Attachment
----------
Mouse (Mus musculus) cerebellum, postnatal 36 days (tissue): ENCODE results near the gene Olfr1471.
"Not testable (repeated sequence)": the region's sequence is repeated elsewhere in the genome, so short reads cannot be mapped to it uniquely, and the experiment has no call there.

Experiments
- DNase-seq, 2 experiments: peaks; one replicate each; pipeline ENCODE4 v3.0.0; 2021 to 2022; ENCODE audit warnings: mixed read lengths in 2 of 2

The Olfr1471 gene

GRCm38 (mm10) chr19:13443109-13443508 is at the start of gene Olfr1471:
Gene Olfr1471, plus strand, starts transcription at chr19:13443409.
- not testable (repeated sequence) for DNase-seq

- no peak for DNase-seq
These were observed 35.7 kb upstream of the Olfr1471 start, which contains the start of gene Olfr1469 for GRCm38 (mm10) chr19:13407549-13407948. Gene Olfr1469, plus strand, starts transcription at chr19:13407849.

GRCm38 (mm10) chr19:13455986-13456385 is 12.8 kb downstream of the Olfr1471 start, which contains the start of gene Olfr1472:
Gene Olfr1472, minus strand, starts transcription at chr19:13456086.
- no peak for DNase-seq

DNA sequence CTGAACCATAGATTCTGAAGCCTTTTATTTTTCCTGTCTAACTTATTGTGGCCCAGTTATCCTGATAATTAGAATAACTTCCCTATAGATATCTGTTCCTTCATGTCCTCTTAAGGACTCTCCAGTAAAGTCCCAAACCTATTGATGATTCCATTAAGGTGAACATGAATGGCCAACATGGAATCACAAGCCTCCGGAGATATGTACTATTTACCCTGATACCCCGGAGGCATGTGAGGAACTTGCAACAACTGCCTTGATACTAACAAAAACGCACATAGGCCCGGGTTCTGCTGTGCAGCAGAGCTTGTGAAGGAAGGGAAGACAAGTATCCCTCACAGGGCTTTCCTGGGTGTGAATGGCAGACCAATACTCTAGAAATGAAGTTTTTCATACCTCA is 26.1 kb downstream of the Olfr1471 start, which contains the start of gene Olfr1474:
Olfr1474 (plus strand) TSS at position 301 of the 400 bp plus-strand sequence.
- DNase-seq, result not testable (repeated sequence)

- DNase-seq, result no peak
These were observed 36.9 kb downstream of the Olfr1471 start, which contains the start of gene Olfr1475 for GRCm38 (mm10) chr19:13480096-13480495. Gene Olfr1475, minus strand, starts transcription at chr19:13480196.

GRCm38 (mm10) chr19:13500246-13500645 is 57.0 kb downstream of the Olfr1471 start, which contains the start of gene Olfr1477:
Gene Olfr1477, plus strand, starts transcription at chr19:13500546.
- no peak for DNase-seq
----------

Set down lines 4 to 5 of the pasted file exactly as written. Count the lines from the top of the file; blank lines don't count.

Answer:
- DNase-seq, 2 experiments: peaks; one replicate each; pipeline ENCODE4 v3.0.0; 2021 to 2022; ENCODE audit warnings: mixed read lengths in 2 of 2

The Olfr1471 gene